May 13, 2017 North Korea test-fired a Hwasong-12[35] missile from a test site in the area of Kusong.[36] The missile, later revealed to be an intermediate range ballistic missile,[37] traveled 30 minutes,[38] reached an altitude of more than 2,111.5 km, and flew a horizontal distance of 789 km (489 miles), before falling into the Sea of Japan.[37] Such a missile would have a range of at least 4,000, reaching Guam, to 6,000 km.[36][35]
May 21, 2017 North Korea test-fired another Pukkuksong-2 medium-range ballistic missile from Pukchang airfield,[39][40] which traveled approximately 500 km (300 miles) before falling into the Sea of Japan.[41] The missile landed about 350 km (217 miles) from North Korea's east coast.[41]
May 29, 2017 North Korea fired a Short Range Ballistic Missile into the Sea of Japan. It traveled 450 km.[42]
June 8, 2017 North Korea fired several missiles into the Sea of Japan. They are believed to be anti-ship missiles.[43] The South Korean military said the launches show the reclusive regime's "precise targeting capability."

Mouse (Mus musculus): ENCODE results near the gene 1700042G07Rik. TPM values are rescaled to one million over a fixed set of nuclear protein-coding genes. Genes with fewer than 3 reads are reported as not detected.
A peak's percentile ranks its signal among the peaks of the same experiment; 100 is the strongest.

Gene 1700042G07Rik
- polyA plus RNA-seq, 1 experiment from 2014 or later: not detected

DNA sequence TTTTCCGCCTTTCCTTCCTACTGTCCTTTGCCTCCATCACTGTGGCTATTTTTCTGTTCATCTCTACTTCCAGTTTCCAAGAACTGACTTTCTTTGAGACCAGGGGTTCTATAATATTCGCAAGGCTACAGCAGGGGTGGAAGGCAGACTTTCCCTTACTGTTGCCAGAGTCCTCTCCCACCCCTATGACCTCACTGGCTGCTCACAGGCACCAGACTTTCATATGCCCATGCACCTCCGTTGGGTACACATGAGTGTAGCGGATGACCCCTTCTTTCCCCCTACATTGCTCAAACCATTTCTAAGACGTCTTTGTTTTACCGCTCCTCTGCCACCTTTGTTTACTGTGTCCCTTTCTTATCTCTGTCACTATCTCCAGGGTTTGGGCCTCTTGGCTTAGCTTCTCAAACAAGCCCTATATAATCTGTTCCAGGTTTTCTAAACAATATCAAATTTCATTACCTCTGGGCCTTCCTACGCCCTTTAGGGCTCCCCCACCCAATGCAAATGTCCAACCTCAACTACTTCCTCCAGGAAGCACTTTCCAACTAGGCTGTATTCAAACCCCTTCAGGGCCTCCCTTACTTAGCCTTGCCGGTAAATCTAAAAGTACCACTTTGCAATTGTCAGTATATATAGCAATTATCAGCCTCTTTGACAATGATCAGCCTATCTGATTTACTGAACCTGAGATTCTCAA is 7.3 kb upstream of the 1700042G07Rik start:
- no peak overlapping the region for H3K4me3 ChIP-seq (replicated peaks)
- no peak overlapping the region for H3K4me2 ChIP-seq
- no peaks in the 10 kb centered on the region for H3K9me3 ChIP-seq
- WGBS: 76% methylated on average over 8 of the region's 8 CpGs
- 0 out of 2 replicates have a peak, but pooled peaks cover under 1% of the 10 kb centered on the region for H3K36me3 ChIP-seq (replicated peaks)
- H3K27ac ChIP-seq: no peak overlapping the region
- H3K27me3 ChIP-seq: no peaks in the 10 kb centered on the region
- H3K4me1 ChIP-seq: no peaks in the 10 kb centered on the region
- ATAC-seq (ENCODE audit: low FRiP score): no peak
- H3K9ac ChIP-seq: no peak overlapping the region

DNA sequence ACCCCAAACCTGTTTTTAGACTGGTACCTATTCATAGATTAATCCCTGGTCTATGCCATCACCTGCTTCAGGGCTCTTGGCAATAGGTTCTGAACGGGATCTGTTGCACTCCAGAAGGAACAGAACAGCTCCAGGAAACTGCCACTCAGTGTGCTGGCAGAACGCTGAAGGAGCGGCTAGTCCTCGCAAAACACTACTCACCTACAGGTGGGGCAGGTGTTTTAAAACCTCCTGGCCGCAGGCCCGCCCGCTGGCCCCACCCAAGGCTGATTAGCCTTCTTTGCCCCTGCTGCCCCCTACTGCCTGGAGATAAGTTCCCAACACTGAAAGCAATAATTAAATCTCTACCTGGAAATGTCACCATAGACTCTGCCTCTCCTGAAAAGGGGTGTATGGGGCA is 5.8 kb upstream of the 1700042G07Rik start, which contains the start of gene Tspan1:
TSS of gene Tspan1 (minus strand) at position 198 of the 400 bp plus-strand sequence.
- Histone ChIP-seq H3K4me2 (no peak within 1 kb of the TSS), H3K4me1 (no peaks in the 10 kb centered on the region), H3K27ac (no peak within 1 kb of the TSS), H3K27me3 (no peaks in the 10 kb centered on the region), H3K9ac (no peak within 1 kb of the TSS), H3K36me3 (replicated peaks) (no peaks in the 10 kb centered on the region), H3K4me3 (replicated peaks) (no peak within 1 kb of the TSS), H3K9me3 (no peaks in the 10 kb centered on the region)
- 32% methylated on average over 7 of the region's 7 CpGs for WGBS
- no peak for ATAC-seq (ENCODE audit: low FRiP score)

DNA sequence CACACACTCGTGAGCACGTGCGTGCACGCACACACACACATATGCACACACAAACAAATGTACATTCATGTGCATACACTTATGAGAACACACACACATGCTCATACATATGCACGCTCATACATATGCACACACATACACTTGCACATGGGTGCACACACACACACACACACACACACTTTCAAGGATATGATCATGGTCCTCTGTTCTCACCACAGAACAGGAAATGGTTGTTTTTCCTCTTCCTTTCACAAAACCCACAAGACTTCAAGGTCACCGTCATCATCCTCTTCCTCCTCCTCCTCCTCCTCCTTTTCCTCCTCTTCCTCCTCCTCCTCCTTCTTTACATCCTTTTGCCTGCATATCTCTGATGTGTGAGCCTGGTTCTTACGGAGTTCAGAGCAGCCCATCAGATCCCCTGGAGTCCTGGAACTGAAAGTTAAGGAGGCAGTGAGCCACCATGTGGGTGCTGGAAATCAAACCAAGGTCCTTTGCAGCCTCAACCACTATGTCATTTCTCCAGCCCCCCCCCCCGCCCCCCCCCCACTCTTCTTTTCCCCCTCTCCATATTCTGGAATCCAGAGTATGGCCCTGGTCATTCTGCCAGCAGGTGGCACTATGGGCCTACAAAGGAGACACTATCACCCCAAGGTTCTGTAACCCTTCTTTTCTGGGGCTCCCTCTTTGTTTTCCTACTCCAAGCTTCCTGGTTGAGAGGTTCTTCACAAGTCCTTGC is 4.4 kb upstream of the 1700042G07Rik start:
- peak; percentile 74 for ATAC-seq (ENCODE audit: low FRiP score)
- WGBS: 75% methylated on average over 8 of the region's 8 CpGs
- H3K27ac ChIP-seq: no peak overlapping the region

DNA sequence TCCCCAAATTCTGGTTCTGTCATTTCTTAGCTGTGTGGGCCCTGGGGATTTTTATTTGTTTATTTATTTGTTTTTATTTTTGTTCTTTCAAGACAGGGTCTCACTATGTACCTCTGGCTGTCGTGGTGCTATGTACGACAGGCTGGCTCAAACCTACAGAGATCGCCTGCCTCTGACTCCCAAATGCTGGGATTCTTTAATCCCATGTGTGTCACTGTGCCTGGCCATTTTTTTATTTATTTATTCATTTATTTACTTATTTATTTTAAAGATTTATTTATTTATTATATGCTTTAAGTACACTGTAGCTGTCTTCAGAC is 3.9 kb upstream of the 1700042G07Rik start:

June 23, 2017 North Korea tested a new rocket engine that could possibly be fitted to an intercontinental ballistic missile.[44]
July 4, 2017 North Korea tested its first intercontinental ballistic missile (ICBM) named Hwasong-14 on July 4.[45][46] It launched from the Panghyon Aircraft Factory 8 km southeast of Panghyon Airport.[47] It was aimed straight up at a lofted trajectory and reached more than 2,500 km into space.[48] It landed 37 minutes later,[49] more than 930 km from its launch site,[50] into Japan's exclusive economic zone.[51] Aiming long, the missile would have traveled 7,000–8,000 km or more, reaching Alaska, Hawaii, and possibly Seattle.[49][52][53][54][55] Its operational range would be farther, bringing a 500 kg payload to targets in most of the contiguous United States 9,700 km away.[56][57][58]